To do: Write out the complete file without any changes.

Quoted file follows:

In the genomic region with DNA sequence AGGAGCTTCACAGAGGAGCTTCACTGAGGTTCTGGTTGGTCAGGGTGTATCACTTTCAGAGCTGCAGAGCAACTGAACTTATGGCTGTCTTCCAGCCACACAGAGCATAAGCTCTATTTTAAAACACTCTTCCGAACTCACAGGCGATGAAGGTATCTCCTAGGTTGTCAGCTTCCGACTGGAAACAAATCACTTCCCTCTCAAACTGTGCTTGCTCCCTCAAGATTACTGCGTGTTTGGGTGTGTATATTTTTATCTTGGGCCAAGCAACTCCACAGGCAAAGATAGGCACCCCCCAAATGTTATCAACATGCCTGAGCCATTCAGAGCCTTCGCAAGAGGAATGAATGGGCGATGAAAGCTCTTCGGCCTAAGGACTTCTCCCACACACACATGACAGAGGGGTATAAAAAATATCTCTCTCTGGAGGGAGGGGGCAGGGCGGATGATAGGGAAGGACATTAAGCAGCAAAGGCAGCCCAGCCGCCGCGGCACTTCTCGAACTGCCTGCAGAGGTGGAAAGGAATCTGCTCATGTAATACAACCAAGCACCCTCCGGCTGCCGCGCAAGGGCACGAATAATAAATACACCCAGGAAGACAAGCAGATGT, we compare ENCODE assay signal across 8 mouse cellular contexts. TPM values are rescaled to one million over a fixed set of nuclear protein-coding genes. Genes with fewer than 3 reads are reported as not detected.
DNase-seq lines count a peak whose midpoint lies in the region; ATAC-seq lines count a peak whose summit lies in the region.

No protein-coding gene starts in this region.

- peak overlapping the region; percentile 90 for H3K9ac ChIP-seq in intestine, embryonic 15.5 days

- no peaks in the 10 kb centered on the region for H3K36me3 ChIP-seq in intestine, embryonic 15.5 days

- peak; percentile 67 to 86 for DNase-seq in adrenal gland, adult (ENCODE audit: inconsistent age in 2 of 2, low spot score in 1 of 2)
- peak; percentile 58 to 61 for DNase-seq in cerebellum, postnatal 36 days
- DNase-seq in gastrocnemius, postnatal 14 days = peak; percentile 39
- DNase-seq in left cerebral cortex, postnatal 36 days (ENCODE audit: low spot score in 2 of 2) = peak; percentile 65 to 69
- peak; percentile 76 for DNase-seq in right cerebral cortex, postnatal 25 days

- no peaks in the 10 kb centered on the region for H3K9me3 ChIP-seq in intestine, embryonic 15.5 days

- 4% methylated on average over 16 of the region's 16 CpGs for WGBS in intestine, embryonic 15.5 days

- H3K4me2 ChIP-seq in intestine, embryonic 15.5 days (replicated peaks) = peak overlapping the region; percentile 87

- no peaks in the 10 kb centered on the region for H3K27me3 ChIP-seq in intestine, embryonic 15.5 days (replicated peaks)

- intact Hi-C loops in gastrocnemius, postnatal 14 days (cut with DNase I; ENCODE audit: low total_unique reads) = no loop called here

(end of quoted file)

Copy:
In the genomic region with DNA sequence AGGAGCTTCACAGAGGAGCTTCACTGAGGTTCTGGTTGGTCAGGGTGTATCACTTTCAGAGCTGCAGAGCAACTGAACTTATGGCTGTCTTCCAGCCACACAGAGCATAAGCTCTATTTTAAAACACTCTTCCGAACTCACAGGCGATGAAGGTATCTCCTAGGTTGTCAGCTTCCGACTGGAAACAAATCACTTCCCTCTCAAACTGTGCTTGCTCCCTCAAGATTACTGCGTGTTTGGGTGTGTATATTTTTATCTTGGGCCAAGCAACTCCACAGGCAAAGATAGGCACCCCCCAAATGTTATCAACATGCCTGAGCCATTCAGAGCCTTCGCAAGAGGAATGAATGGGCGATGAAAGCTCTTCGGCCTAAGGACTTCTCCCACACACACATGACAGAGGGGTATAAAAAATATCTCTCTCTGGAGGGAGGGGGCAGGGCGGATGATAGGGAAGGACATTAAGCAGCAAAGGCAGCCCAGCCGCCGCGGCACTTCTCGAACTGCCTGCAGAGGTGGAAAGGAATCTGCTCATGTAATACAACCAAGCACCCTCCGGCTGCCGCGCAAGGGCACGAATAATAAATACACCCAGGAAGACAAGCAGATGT, we compare ENCODE assay signal across 8 mouse cellular contexts. TPM values are rescaled to one million over a fixed set of nuclear protein-coding genes. Genes with fewer than 3 reads are reported as not detected.
DNase-seq lines count a peak whose midpoint lies in the region; ATAC-seq lines count a peak whose summit lies in the region.

No protein-coding gene starts in this region.

- peak overlapping the region; percentile 90 for H3K9ac ChIP-seq in intestine, embryonic 15.5 days

- no peaks in the 10 kb centered on the region for H3K36me3 ChIP-seq in intestine, embryonic 15.5 days

- peak; percentile 67 to 86 for DNase-seq in adrenal gland, adult (ENCODE audit: inconsistent age in 2 of 2, low spot score in 1 of 2)
- peak; percentile 58 to 61 for DNase-seq in cerebellum, postnatal 36 days
- DNase-seq in gastrocnemius, postnatal 14 days = peak; percentile 39
- DNase-seq in left cerebral cortex, postnatal 36 days (ENCODE audit: low spot score in 2 of 2) = peak; percentile 65 to 69
- peak; percentile 76 for DNase-seq in right cerebral cortex, postnatal 25 days

- no peaks in the 10 kb centered on the region for H3K9me3 ChIP-seq in intestine, embryonic 15.5 days

- 4% methylated on average over 16 of the region's 16 CpGs for WGBS in intestine, embryonic 15.5 days

- H3K4me2 ChIP-seq in intestine, embryonic 15.5 days (replicated peaks) = peak overlapping the region; percentile 87

- no peaks in the 10 kb centered on the region for H3K27me3 ChIP-seq in intestine, embryonic 15.5 days (replicated peaks)

- intact Hi-C loops in gastrocnemius, postnatal 14 days (cut with DNase I; ENCODE audit: low total_unique reads) = no loop called here